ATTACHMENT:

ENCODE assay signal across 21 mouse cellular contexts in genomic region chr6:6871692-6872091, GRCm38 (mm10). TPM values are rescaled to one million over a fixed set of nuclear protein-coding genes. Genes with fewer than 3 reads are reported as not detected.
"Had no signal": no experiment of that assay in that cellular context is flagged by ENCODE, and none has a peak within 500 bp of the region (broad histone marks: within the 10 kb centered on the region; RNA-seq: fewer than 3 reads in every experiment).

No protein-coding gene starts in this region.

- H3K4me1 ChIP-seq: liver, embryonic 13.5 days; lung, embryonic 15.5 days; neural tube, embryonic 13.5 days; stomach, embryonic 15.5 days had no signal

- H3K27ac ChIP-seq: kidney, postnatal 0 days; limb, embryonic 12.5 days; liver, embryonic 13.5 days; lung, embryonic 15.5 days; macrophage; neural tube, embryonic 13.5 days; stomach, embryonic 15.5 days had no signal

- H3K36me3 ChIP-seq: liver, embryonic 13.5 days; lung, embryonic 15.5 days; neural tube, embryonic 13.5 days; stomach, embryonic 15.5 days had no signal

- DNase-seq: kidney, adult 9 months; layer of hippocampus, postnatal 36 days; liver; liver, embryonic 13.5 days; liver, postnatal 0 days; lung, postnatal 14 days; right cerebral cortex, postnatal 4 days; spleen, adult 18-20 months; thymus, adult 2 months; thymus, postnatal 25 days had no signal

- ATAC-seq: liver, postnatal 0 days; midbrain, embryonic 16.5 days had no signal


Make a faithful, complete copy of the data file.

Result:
ENCODE assay signal across 21 mouse cellular contexts in genomic region chr6:6871692-6872091, GRCm38 (mm10). TPM values are rescaled to one million over a fixed set of nuclear protein-coding genes. Genes with fewer than 3 reads are reported as not detected.
"Had no signal": no experiment of that assay in that cellular context is flagged by ENCODE, and none has a peak within 500 bp of the region (broad histone marks: within the 10 kb centered on the region; RNA-seq: fewer than 3 reads in every experiment).

No protein-coding gene starts in this region.

- H3K4me1 ChIP-seq: liver, embryonic 13.5 days; lung, embryonic 15.5 days; neural tube, embryonic 13.5 days; stomach, embryonic 15.5 days had no signal

- H3K27ac ChIP-seq: kidney, postnatal 0 days; limb, embryonic 12.5 days; liver, embryonic 13.5 days; lung, embryonic 15.5 days; macrophage; neural tube, embryonic 13.5 days; stomach, embryonic 15.5 days had no signal

- H3K36me3 ChIP-seq: liver, embryonic 13.5 days; lung, embryonic 15.5 days; neural tube, embryonic 13.5 days; stomach, embryonic 15.5 days had no signal

- DNase-seq: kidney, adult 9 months; layer of hippocampus, postnatal 36 days; liver; liver, embryonic 13.5 days; liver, postnatal 0 days; lung, postnatal 14 days; right cerebral cortex, postnatal 4 days; spleen, adult 18-20 months; thymus, adult 2 months; thymus, postnatal 25 days had no signal

- ATAC-seq: liver, postnatal 0 days; midbrain, embryonic 16.5 days had no signal